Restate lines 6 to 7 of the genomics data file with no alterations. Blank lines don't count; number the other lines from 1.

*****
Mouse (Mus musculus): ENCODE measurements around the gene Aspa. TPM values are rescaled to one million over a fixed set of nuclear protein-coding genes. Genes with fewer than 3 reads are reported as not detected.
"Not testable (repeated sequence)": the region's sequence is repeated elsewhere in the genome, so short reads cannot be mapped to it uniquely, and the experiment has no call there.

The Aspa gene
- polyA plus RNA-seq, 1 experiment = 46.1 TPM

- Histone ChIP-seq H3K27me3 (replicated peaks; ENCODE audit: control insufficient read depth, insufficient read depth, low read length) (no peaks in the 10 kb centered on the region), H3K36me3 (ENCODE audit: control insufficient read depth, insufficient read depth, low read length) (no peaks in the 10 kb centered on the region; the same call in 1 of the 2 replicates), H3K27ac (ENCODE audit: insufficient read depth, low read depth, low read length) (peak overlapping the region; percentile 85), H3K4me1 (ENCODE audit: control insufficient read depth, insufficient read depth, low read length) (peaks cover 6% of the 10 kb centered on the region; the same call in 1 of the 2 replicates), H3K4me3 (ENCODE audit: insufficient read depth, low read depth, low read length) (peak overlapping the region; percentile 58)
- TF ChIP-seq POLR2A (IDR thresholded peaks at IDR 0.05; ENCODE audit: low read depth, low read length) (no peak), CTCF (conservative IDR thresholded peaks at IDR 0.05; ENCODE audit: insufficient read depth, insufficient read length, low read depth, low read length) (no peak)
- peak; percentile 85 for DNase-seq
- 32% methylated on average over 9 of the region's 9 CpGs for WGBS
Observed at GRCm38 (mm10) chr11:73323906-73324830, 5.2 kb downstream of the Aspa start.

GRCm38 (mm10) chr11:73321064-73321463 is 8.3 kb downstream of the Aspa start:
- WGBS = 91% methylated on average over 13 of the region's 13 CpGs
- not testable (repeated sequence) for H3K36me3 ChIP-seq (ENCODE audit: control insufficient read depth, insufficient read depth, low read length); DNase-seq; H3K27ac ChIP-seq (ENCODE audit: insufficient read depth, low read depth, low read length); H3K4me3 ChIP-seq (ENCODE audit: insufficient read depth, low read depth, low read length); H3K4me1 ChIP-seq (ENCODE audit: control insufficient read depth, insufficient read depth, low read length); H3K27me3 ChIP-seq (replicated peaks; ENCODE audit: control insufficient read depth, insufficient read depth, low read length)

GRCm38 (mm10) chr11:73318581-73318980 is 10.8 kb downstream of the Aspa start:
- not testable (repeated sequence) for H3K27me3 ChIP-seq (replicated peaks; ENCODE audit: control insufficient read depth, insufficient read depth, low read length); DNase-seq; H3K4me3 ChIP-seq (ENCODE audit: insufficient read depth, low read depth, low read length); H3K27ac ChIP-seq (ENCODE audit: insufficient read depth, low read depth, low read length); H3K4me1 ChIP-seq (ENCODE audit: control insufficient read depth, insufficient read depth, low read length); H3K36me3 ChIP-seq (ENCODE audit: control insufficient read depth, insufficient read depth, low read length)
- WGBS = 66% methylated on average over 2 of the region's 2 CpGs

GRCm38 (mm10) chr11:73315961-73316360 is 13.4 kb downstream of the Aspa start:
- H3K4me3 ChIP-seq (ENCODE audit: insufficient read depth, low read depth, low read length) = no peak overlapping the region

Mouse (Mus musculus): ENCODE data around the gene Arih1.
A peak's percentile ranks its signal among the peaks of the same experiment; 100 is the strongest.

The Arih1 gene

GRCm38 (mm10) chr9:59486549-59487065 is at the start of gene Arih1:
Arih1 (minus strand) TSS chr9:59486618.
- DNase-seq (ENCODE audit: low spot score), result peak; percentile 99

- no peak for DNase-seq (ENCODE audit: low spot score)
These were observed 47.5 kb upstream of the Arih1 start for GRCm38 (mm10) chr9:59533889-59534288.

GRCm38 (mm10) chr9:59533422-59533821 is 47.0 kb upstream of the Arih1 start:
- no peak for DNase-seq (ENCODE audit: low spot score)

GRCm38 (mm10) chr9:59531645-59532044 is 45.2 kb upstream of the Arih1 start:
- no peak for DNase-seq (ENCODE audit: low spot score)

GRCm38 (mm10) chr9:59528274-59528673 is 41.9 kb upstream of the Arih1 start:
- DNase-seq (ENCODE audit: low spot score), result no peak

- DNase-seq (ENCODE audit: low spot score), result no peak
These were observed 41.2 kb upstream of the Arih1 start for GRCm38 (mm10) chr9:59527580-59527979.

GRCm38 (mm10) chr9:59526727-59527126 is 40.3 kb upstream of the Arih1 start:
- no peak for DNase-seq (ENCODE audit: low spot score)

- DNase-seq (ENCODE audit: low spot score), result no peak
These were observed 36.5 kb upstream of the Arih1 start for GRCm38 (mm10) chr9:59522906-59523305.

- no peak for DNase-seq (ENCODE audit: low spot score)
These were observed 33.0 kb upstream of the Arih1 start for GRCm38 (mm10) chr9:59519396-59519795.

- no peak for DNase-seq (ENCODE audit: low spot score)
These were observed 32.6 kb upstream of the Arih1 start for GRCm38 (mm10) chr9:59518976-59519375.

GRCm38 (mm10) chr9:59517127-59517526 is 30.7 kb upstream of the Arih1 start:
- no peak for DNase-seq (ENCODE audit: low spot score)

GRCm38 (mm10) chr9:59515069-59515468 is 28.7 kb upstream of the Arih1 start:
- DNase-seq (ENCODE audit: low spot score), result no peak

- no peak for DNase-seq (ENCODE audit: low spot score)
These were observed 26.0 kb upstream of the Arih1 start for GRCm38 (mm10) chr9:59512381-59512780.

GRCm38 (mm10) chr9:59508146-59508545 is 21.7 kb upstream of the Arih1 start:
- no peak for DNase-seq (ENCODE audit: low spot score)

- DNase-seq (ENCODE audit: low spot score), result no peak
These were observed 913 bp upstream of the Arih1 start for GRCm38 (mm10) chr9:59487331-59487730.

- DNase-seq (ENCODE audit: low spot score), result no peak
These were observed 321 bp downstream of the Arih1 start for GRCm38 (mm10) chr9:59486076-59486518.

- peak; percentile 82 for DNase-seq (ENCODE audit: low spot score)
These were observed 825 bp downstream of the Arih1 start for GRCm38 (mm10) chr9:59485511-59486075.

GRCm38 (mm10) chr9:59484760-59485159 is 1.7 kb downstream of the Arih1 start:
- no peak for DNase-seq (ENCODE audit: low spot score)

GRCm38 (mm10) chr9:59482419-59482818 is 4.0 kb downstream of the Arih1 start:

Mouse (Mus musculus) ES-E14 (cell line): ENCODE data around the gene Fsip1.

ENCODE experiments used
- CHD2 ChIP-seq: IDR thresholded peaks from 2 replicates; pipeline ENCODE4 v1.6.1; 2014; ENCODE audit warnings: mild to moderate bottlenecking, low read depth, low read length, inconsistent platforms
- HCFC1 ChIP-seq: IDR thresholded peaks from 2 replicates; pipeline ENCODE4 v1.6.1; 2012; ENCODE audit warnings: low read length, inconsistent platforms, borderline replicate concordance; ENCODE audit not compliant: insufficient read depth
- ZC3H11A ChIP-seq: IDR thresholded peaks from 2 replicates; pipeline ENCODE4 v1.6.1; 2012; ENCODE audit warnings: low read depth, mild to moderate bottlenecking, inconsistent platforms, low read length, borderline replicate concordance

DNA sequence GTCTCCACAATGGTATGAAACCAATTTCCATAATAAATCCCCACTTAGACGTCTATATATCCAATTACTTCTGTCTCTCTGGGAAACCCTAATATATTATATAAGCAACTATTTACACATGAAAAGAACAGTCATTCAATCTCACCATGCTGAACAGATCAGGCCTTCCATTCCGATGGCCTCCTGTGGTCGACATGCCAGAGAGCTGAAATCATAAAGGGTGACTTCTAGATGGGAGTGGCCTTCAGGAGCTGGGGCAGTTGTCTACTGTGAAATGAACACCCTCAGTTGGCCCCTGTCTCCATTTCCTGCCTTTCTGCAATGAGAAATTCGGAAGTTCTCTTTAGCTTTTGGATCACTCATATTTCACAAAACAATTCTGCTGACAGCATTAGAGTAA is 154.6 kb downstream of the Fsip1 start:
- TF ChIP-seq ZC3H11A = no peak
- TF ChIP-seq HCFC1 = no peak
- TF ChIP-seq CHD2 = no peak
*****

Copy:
- TF ChIP-seq POLR2A (IDR thresholded peaks at IDR 0.05; ENCODE audit: low read depth, low read length) (no peak), CTCF (conservative IDR thresholded peaks at IDR 0.05; ENCODE audit: insufficient read depth, insufficient read length, low read depth, low read length) (no peak)
- peak; percentile 85 for DNase-seq